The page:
It will be on a plot of reclaimed land near the airport, with Changi Coast Road separating them.

The new runway will be redeveloped from an existing one that is now used for military purposes.

Industry watchers expect that when a fourth runway is eventually built, it will be at the same site.

The 1,080ha site has been earmarked for the construction of a new mega terminal, as well as supporting facilities like an air cargo centre, by the mid 2020s.

Actual plans will be finalised and unveiled this year, said Mrs Teo in Parliament.

She did not give specifics but added that existing roads may also have to be diverted.

A big question is how the development will impact Changi Coast Road, transport and airport experts said. Options include removing the road or a diversion, in which case it would most likely be moved closer to the coast, they said.

With air traffic growth in the Asia-Pacific region outpacing that of other regions, industry experts have warned that countries that do not invest in their airports risk losing business to rivals.

Changi Airport, which handled a record 51.2 million passengers last year, is now building Terminal 4 and expanding Terminal 1.

The added capacity will enable Changi to handle up to 85 million passengers a year compared with the current 73 million by 2018.

Ms Angela Gittens, director- general of Airports Council International, a global trade body that represents major airports, said Singapore, as well as countries like China and Malaysia, is on the right track. But others like India, Indonesia and Vietnam need to catch up, she told The Straits Times during a recent visit here.

Based on data collated by aviation consultancy firm OAG, airports in the region will grow at an annual rate of between 4 per cent and 14 per cent over the next few years.

If plans by Asean countries to lift regional flying restrictions on member-country airlines materialise by 2015, they will also add more pressure to existing and planned infrastructure, added OAG's Asia-Pacific vice-president Mario Hardy.

"The impact on travellers will be an increasing amount of flight delays due to air traffic congestions, busy airport terminals unable to cope with the traffic going through, and longer lines at security, immigration and Customs."

Read more!

CITES: Lifeline for species

Tan Cheng Li The Star 19 Mar 13;

Conference takes decisive action to halt decline of endangered species.

THE world’s biggest wildlife conference concluded last week with some great strides in the global effort to stamp out illegal wildlife trade and ensure sustainability of future commerce in a range of valuable species.

When the two-week meeting of Parties to the Convention on International Trade in Endangered Species (CITES) in Bangkok drew to a close on Thursday, there were agreements to step up efforts to reverse the dramatic increase in the poaching of elephants and rhinoceroses; introduce trade restrictions to protect endangered tropical trees, sharks and freshwater turtles from over-exploitation; and co-operate to counter wildlife crime.

More than 350 threatened species won increased protection at the meeting, at which there were over 2,230 participants from the 170 countries that are parties to the treaty, conservation groups, observers and the media. The member countries also declared March 3 as World Wildlife Day.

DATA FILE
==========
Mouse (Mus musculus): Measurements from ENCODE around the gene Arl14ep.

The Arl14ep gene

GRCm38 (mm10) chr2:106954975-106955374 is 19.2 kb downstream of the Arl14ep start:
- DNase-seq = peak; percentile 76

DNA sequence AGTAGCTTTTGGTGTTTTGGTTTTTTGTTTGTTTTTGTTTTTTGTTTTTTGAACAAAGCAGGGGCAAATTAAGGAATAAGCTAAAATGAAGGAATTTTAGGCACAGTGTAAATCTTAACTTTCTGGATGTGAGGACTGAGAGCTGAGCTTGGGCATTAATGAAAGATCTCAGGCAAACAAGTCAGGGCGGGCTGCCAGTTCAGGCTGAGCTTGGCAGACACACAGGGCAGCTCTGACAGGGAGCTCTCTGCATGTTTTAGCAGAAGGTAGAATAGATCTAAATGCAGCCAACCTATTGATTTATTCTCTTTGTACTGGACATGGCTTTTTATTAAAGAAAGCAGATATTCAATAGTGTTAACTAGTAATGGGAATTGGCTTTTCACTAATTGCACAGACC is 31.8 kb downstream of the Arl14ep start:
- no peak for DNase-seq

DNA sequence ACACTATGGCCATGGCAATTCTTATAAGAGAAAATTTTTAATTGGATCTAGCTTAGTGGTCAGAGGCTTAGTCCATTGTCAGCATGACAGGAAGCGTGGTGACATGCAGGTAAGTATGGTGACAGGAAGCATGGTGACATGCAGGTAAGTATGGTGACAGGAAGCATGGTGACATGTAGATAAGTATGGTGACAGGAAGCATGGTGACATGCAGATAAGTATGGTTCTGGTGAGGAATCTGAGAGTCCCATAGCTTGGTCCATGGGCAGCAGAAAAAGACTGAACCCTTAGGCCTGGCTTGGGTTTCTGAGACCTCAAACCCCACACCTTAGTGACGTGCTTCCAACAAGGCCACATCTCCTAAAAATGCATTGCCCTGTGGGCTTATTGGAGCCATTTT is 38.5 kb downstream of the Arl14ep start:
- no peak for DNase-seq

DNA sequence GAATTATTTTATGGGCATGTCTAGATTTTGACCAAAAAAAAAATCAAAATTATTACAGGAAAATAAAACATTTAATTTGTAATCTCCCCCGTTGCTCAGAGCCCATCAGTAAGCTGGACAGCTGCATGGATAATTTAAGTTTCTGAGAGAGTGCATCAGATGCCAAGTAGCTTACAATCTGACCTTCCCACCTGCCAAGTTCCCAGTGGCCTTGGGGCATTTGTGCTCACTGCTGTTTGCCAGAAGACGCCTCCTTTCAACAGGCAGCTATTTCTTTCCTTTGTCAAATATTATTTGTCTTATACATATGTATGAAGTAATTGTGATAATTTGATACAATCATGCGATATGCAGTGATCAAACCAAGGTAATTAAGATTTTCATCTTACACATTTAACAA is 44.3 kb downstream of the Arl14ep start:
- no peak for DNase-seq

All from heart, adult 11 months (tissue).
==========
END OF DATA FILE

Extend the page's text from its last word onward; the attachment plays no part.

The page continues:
“The meeting was very fruitful, and a big step forward for Parties to better regulate trade in wildlife and to further conservation efforts for species seriously threatened by illegal trade,” said Dr Chris R. Shepherd, deputy director for wildlife trade monitoring body TRAFFIC South-East Asia.

“It is unfortunate that international trade levels are a threat to so many species, and ideally, it would be great to see species recovering and removed from the list in the future, but sadly, harvest and trade of many species is a growing threat.”

Some of the major outcomes of the meeting:

Shield for turtles

Over 30 species of freshwater turtles – including all those native to Malaysia – received enhanced protection from over-harvesting for the international pet and meat trades. Four species were up-listed to Appendix I of CITES and so can no longer be traded: big-headed turtle, Burmese star tortoise, Myanmar narrrow-headed softshell turtle, and striped narrow-headed softshell turtle. Fifteen box turtle species and eight softshell turtle species from Asia, and three freshwater turtle species from North America, were added to Appendix II, which allows international commerce but only with the appropriate permits demonstrating legal and sustainable sourcing.

Another 15 box turtle species already listed in Appendix II are now subject to “zero quota for wild-caught specimens”, which means only captive-bred specimens are allowed for commerce. The Malaysian species in this category are the Malaysian giant turtle, yellow-headed temple turtle and painted terrapin. However, a proposal to ban trade in the rare Roti Island snake-necked turtle was rejected after Indonesia, the range state, assured delegates that the conservation threats were being addressed through a conservation programme. Laundering of wild-caught specimens through captive-breeding facilities in Indonesia appears to be a method by which this turtle continues to enter international trade.